Check out the Sweet Metro Displays

Plasma 2

Originally uploaded by tbridge.

So, there’s something to be said for the current generation of track signs and station displays. That something is usually derogatory, though, as the trains feel like they’re further away than perhaps they are, or they’re telling us something about delays and track work, and other unpleasantness.

This new Plasma screen at the Gallery Place/Chinatown Station, though, makes me forget all about elevator outages and track work and even trains that are far away. Nicely done, Metro, these are gorgeous displays that convey information in a clean and easily readable way. There’s a very pleasant aesthetic to them, and I hope to see more of them out in the wild. Apparently, you may also have seen them in Rosslyn or Silver Spring. Clearly my Clarendon to Farragut trip just hasn’t taken me past these lovely new displays.

A belated nicely done, Metro.

8 Comments so far

  1. Brian (unregistered) on July 12th, 2007 @ 9:20 am

    I’m in love with these at Gallery Place, but I’m wondering what it would take (money? sponsorship?) to get them at other stations in the system.

  2. Ex-Hy Hy (unregistered) on July 12th, 2007 @ 9:25 am

    Does Metro really have the capital to spend on this kind of luxury? Is this worth jacking up the already bloated fares?

  3. Tom Bridge (unregistered) on July 12th, 2007 @ 9:29 am

    I don’t necessarily think this is a bad expense, honestly, and perhaps there’s a way, like Brian suggested, of getting these sponsored by local businesses as ad revenue.

    They’re gorgeous signs, and way more information dense that the platform signs up already.

  4. Twitch (unregistered) on July 12th, 2007 @ 9:46 am

    I would rather Metro spend the time to fix the PIDS that are in the entrance to (certain?) stations. They consistently display the wrong information. I jumped onto a blue line train at McPherson Square by mistake because the PIDS at the entrance to the turnstiles indicated that an orange line train was arriving. Granted, I should have double checked the sign on the actual train… For a short time after that happened I tried to pay attention to what was being displayed and it was wrong time and time again. Now I just ignore the PIDS until I get onto the platform.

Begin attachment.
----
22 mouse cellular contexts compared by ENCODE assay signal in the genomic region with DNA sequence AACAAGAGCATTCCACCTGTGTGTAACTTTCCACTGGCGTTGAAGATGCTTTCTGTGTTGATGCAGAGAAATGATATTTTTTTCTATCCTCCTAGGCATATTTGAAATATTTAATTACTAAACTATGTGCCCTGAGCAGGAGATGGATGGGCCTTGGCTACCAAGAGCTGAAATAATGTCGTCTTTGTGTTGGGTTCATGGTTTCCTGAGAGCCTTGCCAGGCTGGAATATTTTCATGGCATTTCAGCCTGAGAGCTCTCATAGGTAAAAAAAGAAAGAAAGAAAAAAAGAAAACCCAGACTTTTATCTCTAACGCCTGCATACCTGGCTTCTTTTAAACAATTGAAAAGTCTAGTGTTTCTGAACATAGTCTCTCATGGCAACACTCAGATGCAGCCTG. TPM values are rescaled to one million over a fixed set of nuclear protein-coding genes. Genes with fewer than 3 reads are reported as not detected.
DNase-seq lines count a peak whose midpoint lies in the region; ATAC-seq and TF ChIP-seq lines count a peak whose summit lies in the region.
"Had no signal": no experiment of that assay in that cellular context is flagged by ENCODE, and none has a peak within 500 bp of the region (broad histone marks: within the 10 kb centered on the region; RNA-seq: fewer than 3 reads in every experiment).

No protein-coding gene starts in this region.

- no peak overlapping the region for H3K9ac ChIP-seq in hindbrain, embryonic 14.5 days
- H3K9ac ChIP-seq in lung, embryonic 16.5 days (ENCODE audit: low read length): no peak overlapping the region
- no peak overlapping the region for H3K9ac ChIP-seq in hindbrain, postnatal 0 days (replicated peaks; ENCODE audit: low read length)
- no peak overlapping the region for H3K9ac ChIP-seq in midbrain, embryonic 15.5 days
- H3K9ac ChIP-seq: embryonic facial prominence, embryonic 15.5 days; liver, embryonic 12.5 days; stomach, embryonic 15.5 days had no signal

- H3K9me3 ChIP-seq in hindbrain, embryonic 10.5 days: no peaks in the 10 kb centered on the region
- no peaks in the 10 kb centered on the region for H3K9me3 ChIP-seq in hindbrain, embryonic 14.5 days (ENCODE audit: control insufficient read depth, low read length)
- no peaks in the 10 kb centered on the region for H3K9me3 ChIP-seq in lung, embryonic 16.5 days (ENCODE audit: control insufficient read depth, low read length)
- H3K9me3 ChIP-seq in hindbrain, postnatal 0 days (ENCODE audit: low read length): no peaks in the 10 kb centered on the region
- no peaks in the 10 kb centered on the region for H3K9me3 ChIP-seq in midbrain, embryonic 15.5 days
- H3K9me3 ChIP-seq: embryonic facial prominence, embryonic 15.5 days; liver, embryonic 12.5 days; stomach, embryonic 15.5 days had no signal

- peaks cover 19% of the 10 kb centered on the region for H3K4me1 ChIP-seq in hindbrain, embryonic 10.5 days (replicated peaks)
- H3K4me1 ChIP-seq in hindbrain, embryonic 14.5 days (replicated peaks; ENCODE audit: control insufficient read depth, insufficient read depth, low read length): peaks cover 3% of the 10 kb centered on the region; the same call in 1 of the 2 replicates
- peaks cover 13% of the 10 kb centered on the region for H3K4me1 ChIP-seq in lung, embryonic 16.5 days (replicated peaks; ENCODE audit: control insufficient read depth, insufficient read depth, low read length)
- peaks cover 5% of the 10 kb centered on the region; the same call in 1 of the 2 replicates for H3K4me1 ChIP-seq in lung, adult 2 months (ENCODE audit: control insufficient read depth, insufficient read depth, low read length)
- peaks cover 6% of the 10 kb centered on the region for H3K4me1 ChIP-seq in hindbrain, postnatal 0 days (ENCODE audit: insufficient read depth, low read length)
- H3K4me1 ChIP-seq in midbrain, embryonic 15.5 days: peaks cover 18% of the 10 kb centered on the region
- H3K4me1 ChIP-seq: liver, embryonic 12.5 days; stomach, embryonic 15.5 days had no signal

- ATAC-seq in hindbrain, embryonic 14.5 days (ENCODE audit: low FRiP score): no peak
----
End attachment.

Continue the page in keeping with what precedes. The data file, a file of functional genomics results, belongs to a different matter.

I think the new plasma screens should show movies in Hi-Def. What was that movie where the people were trapped in a tunnel in L.A.???

  5. Brian (unregistered) on July 12th, 2007 @ 11:04 am

    Considering the businesses and event venue right atop the Gallery Place station, it’s not a surprise that the station got newer clearer signage (my co-workers mention that it’s much harder to get turned around in there) and the multiple LCDs showing arrivals for Red/Yellow/Green.

  6. fedward (unregistered) on July 12th, 2007 @ 5:27 pm

    That’s not a particularly information dense sign, actually. It only shows the same three lines of “next train” information (much more clearly, I’ll grant) but a third of the screen is given over to useless background that makes the station name difficult to read, and the outage information at the bottom has a smaller typeface than necessary, and leaves unused space above it.

    Scratch the background image, remove the “welcome to” and put just the station name at the top, include the time, and make better use of the space for outages, and it would be a much better sign. They could also change the text color for the line names (make “Red” red and so on), but at least yellow-on-black is a highly legible combination.

  7. Tom Bridge (unregistered) on July 12th, 2007 @ 5:38 pm

    It’s much denser than you think. The crawl along the bottom shows escalator/elevator malfunctions, and if there’s a delay condition, that’s above that in red. I felt that the two were perfectly readable even from 15′ away.

    I like the background image, it adds style, but doesn’t detract from readability. Nice compromise.

  8. fedward (unregistered) on July 12th, 2007 @ 6:31 pm

    Why does the empty line for delays need to be there while there aren’t any to report? The crawl should expand to fill two lines while there are no delays, and shrink to a smaller format if there’s a delay to announce.

    And I still think the board should have the time.

    Also, if you want information density the train info lines should display pertinent transfer information — for example, from Gallery Place you should be able to see when the next Orange line train to Vienna (that you can actually get on) leaves from the appropriate transfer station (‘Tfer Org to Vienna at Metro Ctr, 8 min’). The perfect example of the utility of that information would be getting from Eastern Market to, say, Cleveland Park late at night (or vice versa). If you knew you’d have to wait 17 minutes for a Red line train at Metro Center you might opt for a taxi, but if you saw it’d be a two minute transfer you’d take the train.

    But then that sort of information works against Metro, because it’s always a 17 minute transfer late at night, no matter the lines involved or your destination. Not that I’m bitter.

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